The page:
Vegan Baking Ingredients

vegan cake pistachos

Butter, eggs, milk and some honey. 

These are the basic ingredients when you start baking. But do you really have to profit from animals to cook your own treats?

We’ve put together a list of awesome vegan swaps for these common ingredients.

Want to know more?

Read on:

Vegan Alternatives to Butter

Coconut Oil, the tasty alternative for butter

Perfect for taste, but be careful though as some studies say the saturated fats it includes makes it as unhealthy as butter… just animal friendlier.

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Vegetable Oil – the healthy alternative for butter

The healthy alternative to butter, heavily used in the mediteranean cuisine, vegetable oils are high in omega 3 and vitamin E.

Buy on Sainsbury

Peanut Butter – When you need an energy boost

The strong taste of peanut butter makes it optimal for some recipes like energy bar, power balls.

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Margarine – the lookalike

It looks like butter, it almost tastes like butter, but it’s plant based. 

Too good to be true? 

Yes and no

Margarine is a great substitute for butter, but be careful as some brands contain lactose or whey in trace amounts. 

Flora’s margarine checks all the boxes, give it a try!

Buy on Sainsbury

Vegan Substitute for Eggs

Free and Easy – Plant-based Eggs

Perfect for pancakes and meringues, try this egg-replacement by “Free and Easy” (which not free by the way).

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Follow your heart

You want eggs that look like eggs? Just Follow your heat… What I mean was: “Check the brand “Follow your heart”. You can find it online. It is made with non GMO soya.

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Vegan Alternatives to Honey

The most obvious one is sugar… but be careful, often sugar made from sugar cane has been whitened with bone char. Try to go with organic sugar if you want to stick with it.

Beet and coconut sugar

You can however check out beet sugar. sells some. Another alternative I love is coconut sugar. Not only does it taste great, but nowadays, it’s quite easy to buy online. Again, you can simply find it on here or there.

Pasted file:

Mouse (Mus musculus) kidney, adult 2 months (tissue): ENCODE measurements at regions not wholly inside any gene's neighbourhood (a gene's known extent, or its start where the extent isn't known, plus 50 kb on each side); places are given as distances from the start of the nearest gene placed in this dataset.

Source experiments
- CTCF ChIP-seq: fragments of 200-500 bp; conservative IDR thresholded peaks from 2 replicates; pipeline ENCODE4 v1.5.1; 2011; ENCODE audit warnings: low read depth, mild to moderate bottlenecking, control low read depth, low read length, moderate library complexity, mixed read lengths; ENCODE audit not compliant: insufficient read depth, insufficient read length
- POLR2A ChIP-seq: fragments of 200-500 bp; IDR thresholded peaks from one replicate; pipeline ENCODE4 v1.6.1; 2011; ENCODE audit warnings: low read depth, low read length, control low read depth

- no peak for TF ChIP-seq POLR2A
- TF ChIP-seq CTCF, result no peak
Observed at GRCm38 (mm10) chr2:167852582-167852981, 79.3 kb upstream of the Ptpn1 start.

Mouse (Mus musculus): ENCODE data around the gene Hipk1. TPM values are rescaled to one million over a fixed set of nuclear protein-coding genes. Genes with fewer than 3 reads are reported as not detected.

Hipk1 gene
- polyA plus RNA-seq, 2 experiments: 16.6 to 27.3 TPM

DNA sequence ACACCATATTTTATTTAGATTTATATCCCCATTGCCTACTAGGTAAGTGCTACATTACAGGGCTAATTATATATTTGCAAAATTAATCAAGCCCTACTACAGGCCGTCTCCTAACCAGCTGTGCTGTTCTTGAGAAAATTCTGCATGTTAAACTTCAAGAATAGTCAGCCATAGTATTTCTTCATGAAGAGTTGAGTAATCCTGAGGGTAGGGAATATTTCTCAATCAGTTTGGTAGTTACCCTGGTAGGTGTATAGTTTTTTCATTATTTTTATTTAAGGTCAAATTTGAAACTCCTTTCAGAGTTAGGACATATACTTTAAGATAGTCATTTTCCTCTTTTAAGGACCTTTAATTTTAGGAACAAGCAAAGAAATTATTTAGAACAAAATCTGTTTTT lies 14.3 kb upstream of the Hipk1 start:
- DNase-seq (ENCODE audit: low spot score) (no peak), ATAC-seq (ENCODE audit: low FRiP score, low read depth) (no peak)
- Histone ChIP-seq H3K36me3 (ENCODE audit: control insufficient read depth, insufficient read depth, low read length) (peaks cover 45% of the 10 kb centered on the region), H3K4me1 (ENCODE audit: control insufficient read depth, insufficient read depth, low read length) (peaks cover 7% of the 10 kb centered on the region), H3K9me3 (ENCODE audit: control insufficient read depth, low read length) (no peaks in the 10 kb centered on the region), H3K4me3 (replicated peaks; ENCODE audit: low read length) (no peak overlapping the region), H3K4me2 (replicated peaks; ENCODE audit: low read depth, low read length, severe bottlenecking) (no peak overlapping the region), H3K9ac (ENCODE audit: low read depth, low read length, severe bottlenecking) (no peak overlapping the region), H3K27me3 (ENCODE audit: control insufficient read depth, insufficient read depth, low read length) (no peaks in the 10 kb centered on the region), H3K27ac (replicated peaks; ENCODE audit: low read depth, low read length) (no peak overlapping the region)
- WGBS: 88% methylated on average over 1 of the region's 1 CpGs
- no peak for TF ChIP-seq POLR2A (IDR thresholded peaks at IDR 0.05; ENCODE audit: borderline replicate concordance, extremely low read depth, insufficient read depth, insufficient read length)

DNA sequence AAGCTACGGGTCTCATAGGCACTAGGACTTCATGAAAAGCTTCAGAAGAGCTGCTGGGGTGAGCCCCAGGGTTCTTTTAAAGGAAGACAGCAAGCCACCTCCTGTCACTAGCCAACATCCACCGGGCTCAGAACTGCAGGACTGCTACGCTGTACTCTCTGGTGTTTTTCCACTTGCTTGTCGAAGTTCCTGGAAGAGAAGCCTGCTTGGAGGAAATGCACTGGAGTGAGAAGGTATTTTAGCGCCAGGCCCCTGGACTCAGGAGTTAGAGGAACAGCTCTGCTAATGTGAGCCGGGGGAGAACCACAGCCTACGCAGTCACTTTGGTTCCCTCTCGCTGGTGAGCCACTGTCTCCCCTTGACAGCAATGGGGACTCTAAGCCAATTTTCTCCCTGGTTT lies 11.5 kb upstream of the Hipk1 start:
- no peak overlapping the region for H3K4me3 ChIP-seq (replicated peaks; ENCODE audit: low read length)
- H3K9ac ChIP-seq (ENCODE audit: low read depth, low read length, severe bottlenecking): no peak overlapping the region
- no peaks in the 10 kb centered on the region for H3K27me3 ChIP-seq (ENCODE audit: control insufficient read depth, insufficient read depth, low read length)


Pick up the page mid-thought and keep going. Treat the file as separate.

Dates & dates syrup

If you look for a less transformed sweetener, you can try dates or dates syrup.

You’ll find date syrup online here.

Dates are best found in your local grocery store, being Tesco, Sainsbury or Aldi.

date vegan sweetener

Agave Nectar

Coming from a plant found in Mexico (Agave is actually what they use to make Tequila!), the taste is somewhere between honey and pure maple syrup

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Maple Syrup

This is a classic but don’t underestimate it. It’s relatively cheap (because more popular) and simpler to find everywhere. You’ll also find more recipes listing it.

And well… I love its taste and never get bored of it.

Sugar equivalent: 1 TBSpoon of sugar can be replaced by 3/4 TBSpoon of Maple syrup.

Look at the options on Amazon


It’s a natural sweetener made from plants… but the plant itself is so sweet (200 times more than table sugar) that it needs to be very much diluted to be used. Commercial Stevia is also  blended with different sweeteners, such as erythritol (a sugar alcohol) and dextrose (glucose). It’s not our preferred choice as a vegan honey-swap, but due to its popularity, we thought it was only fair to include it.

Vegan Alternatives to Milk

This one is such a big topic (including almond milk, soy milk, etc.) that we decided to dedicate a full article on the topic. It’s to be published very soon, so stay tuned!

Start Baking Today

There is no excuse to stop baking for a vegan. Alternatives exist and they are not simple substitutes for the original. Most of the products above deserve a spot in everybody’s kitchen, even if they don’t care about animal cruelty.